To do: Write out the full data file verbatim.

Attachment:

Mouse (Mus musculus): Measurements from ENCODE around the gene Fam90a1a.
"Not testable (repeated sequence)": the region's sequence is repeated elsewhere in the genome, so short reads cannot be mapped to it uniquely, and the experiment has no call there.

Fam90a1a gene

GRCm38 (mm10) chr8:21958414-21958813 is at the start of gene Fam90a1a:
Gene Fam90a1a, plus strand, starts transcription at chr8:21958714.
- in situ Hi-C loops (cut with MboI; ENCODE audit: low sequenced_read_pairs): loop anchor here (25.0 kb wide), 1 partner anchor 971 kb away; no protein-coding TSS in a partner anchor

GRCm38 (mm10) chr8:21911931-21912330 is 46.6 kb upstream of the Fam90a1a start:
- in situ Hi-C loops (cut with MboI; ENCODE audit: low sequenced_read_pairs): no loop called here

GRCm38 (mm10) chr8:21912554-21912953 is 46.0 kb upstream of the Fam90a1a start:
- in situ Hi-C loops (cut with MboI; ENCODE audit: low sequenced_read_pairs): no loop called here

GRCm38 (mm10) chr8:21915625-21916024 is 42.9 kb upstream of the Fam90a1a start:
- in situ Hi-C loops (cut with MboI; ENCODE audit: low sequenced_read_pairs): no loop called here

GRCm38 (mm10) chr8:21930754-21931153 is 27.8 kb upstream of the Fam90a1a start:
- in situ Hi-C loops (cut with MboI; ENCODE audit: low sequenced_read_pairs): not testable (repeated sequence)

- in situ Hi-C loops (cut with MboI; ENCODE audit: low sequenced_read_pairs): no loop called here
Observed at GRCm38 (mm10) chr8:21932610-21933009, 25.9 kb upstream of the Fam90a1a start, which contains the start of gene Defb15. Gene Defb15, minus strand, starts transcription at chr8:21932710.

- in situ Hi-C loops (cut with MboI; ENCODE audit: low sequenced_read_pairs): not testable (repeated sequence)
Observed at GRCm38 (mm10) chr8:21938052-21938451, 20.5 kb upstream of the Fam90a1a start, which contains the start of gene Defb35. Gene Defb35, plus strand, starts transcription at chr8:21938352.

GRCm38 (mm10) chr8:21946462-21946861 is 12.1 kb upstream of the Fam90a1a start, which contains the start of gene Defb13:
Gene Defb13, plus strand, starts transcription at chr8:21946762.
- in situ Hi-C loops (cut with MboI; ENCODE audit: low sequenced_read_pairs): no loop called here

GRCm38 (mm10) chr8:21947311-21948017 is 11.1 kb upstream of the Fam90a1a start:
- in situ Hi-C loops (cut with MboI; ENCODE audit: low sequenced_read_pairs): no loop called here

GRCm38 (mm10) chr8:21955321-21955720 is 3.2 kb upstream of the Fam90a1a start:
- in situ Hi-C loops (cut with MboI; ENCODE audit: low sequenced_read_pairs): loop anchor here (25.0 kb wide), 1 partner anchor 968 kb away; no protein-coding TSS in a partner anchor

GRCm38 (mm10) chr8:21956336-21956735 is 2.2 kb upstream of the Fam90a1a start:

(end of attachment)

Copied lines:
Mouse (Mus musculus): Measurements from ENCODE around the gene Fam90a1a.
"Not testable (repeated sequence)": the region's sequence is repeated elsewhere in the genome, so short reads cannot be mapped to it uniquely, and the experiment has no call there.

Fam90a1a gene

GRCm38 (mm10) chr8:21958414-21958813 is at the start of gene Fam90a1a:
Gene Fam90a1a, plus strand, starts transcription at chr8:21958714.
- in situ Hi-C loops (cut with MboI; ENCODE audit: low sequenced_read_pairs): loop anchor here (25.0 kb wide), 1 partner anchor 971 kb away; no protein-coding TSS in a partner anchor

GRCm38 (mm10) chr8:21911931-21912330 is 46.6 kb upstream of the Fam90a1a start:
- in situ Hi-C loops (cut with MboI; ENCODE audit: low sequenced_read_pairs): no loop called here

GRCm38 (mm10) chr8:21912554-21912953 is 46.0 kb upstream of the Fam90a1a start:
- in situ Hi-C loops (cut with MboI; ENCODE audit: low sequenced_read_pairs): no loop called here

GRCm38 (mm10) chr8:21915625-21916024 is 42.9 kb upstream of the Fam90a1a start:
- in situ Hi-C loops (cut with MboI; ENCODE audit: low sequenced_read_pairs): no loop called here

GRCm38 (mm10) chr8:21930754-21931153 is 27.8 kb upstream of the Fam90a1a start:
- in situ Hi-C loops (cut with MboI; ENCODE audit: low sequenced_read_pairs): not testable (repeated sequence)

- in situ Hi-C loops (cut with MboI; ENCODE audit: low sequenced_read_pairs): no loop called here
Observed at GRCm38 (mm10) chr8:21932610-21933009, 25.9 kb upstream of the Fam90a1a start, which contains the start of gene Defb15. Gene Defb15, minus strand, starts transcription at chr8:21932710.

- in situ Hi-C loops (cut with MboI; ENCODE audit: low sequenced_read_pairs): not testable (repeated sequence)
Observed at GRCm38 (mm10) chr8:21938052-21938451, 20.5 kb upstream of the Fam90a1a start, which contains the start of gene Defb35. Gene Defb35, plus strand, starts transcription at chr8:21938352.

GRCm38 (mm10) chr8:21946462-21946861 is 12.1 kb upstream of the Fam90a1a start, which contains the start of gene Defb13:
Gene Defb13, plus strand, starts transcription at chr8:21946762.
- in situ Hi-C loops (cut with MboI; ENCODE audit: low sequenced_read_pairs): no loop called here

GRCm38 (mm10) chr8:21947311-21948017 is 11.1 kb upstream of the Fam90a1a start:
- in situ Hi-C loops (cut with MboI; ENCODE audit: low sequenced_read_pairs): no loop called here

GRCm38 (mm10) chr8:21955321-21955720 is 3.2 kb upstream of the Fam90a1a start:
- in situ Hi-C loops (cut with MboI; ENCODE audit: low sequenced_read_pairs): loop anchor here (25.0 kb wide), 1 partner anchor 968 kb away; no protein-coding TSS in a partner anchor

GRCm38 (mm10) chr8:21956336-21956735 is 2.2 kb upstream of the Fam90a1a start: